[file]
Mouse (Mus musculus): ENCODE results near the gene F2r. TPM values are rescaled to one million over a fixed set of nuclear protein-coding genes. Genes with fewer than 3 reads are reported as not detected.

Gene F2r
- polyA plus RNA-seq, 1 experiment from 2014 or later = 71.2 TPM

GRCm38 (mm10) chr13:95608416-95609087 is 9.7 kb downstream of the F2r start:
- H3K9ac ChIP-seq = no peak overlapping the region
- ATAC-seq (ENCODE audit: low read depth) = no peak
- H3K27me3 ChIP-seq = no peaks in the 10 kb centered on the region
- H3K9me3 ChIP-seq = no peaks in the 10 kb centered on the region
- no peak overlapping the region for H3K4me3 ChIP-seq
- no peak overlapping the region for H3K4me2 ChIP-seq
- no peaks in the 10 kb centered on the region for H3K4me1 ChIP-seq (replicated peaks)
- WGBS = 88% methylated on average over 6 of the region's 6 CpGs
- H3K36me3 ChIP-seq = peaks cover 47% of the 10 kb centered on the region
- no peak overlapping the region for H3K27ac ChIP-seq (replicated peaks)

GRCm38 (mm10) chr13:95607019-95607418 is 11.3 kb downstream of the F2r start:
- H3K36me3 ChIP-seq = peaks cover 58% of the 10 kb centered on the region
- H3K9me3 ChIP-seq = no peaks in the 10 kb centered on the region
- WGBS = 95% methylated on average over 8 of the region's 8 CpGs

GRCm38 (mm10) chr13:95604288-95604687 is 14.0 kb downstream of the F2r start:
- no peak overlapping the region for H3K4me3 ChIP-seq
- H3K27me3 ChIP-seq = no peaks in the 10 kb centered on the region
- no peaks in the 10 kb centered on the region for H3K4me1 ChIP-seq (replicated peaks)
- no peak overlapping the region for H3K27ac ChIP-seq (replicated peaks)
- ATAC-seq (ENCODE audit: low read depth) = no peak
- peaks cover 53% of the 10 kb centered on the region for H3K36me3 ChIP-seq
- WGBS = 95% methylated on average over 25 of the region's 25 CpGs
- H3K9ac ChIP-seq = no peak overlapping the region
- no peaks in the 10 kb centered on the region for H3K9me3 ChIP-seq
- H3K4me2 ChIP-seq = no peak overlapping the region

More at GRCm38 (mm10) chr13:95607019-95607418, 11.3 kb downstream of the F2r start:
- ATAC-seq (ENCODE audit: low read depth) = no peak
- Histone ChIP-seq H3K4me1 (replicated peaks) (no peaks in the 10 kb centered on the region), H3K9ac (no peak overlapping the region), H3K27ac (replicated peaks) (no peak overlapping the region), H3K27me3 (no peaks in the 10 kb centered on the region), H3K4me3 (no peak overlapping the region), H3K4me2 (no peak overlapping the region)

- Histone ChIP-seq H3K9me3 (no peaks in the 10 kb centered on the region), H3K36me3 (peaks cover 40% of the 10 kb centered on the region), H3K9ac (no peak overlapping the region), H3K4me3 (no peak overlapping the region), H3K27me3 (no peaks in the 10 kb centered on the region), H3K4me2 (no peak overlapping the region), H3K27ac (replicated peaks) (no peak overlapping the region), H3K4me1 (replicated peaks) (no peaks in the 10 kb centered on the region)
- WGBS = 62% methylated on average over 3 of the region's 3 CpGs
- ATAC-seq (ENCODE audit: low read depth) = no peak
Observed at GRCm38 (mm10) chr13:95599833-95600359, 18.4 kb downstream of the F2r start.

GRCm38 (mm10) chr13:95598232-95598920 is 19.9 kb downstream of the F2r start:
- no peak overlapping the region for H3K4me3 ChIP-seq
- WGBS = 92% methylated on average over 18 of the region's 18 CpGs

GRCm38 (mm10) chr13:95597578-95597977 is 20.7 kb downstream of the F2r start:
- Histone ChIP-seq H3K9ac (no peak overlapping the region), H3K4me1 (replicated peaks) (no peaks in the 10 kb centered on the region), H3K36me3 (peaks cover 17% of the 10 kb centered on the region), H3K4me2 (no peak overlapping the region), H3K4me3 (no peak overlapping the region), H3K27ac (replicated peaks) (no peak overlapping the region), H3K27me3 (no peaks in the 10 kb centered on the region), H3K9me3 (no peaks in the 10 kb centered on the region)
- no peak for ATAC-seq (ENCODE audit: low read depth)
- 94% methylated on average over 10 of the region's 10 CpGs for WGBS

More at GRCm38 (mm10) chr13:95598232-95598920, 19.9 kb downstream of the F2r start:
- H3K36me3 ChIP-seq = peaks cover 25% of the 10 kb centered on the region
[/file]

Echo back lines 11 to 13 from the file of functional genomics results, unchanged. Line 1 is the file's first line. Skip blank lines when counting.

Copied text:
- no peaks in the 10 kb centered on the region for H3K4me1 ChIP-seq (replicated peaks)
- WGBS = 88% methylated on average over 6 of the region's 6 CpGs
- H3K36me3 ChIP-seq = peaks cover 47% of the 10 kb centered on the region